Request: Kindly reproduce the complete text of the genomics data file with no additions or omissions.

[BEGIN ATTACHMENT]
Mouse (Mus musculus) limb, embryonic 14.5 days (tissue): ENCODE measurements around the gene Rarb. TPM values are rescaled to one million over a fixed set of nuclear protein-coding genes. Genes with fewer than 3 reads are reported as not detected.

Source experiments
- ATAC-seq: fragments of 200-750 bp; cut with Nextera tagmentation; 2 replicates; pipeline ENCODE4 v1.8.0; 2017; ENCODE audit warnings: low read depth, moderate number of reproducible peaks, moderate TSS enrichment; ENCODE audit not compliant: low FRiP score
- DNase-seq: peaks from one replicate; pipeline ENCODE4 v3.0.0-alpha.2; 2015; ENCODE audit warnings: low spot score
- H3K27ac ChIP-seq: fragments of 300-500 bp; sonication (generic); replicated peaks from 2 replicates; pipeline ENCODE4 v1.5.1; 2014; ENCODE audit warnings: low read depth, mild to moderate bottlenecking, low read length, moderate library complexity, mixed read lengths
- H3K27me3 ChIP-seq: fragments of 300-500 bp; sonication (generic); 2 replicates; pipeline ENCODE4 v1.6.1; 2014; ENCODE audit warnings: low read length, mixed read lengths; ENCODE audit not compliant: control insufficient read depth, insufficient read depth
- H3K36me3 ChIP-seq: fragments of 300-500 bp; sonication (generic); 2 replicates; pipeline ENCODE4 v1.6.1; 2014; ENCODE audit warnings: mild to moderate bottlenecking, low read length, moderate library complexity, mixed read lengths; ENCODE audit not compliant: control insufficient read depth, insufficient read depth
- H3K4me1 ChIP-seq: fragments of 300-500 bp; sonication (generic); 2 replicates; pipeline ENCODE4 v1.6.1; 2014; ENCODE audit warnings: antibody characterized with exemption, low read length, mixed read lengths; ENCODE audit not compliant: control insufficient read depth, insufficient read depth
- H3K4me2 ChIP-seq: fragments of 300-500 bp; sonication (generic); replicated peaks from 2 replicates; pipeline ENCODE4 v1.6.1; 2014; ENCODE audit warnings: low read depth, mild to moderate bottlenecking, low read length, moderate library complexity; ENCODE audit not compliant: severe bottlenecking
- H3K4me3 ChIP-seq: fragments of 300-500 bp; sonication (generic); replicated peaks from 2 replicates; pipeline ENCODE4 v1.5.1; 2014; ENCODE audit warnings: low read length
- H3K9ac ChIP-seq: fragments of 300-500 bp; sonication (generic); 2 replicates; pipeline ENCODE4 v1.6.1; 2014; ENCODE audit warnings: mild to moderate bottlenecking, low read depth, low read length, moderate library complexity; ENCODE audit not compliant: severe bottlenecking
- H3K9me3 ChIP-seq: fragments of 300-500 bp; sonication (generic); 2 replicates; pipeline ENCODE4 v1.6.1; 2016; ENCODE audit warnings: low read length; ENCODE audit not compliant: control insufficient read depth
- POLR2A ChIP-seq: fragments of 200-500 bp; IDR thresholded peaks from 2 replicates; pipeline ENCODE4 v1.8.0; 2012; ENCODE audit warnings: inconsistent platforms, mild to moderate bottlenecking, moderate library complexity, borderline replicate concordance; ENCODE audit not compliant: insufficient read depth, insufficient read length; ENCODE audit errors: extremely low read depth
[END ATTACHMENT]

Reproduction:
Mouse (Mus musculus) limb, embryonic 14.5 days (tissue): ENCODE measurements around the gene Rarb. TPM values are rescaled to one million over a fixed set of nuclear protein-coding genes. Genes with fewer than 3 reads are reported as not detected.

Source experiments
- ATAC-seq: fragments of 200-750 bp; cut with Nextera tagmentation; 2 replicates; pipeline ENCODE4 v1.8.0; 2017; ENCODE audit warnings: low read depth, moderate number of reproducible peaks, moderate TSS enrichment; ENCODE audit not compliant: low FRiP score
- DNase-seq: peaks from one replicate; pipeline ENCODE4 v3.0.0-alpha.2; 2015; ENCODE audit warnings: low spot score
- H3K27ac ChIP-seq: fragments of 300-500 bp; sonication (generic); replicated peaks from 2 replicates; pipeline ENCODE4 v1.5.1; 2014; ENCODE audit warnings: low read depth, mild to moderate bottlenecking, low read length, moderate library complexity, mixed read lengths
- H3K27me3 ChIP-seq: fragments of 300-500 bp; sonication (generic); 2 replicates; pipeline ENCODE4 v1.6.1; 2014; ENCODE audit warnings: low read length, mixed read lengths; ENCODE audit not compliant: control insufficient read depth, insufficient read depth
- H3K36me3 ChIP-seq: fragments of 300-500 bp; sonication (generic); 2 replicates; pipeline ENCODE4 v1.6.1; 2014; ENCODE audit warnings: mild to moderate bottlenecking, low read length, moderate library complexity, mixed read lengths; ENCODE audit not compliant: control insufficient read depth, insufficient read depth
- H3K4me1 ChIP-seq: fragments of 300-500 bp; sonication (generic); 2 replicates; pipeline ENCODE4 v1.6.1; 2014; ENCODE audit warnings: antibody characterized with exemption, low read length, mixed read lengths; ENCODE audit not compliant: control insufficient read depth, insufficient read depth
- H3K4me2 ChIP-seq: fragments of 300-500 bp; sonication (generic); replicated peaks from 2 replicates; pipeline ENCODE4 v1.6.1; 2014; ENCODE audit warnings: low read depth, mild to moderate bottlenecking, low read length, moderate library complexity; ENCODE audit not compliant: severe bottlenecking
- H3K4me3 ChIP-seq: fragments of 300-500 bp; sonication (generic); replicated peaks from 2 replicates; pipeline ENCODE4 v1.5.1; 2014; ENCODE audit warnings: low read length
- H3K9ac ChIP-seq: fragments of 300-500 bp; sonication (generic); 2 replicates; pipeline ENCODE4 v1.6.1; 2014; ENCODE audit warnings: mild to moderate bottlenecking, low read depth, low read length, moderate library complexity; ENCODE audit not compliant: severe bottlenecking
- H3K9me3 ChIP-seq: fragments of 300-500 bp; sonication (generic); 2 replicates; pipeline ENCODE4 v1.6.1; 2016; ENCODE audit warnings: low read length; ENCODE audit not compliant: control insufficient read depth
- POLR2A ChIP-seq: fragments of 200-500 bp; IDR thresholded peaks from 2 replicates; pipeline ENCODE4 v1.8.0; 2012; ENCODE audit warnings: inconsistent platforms, mild to moderate bottlenecking, moderate library complexity, borderline replicate concordance; ENCODE audit not compliant: insufficient read depth, insufficient read length; ENCODE audit errors: extremely low read depth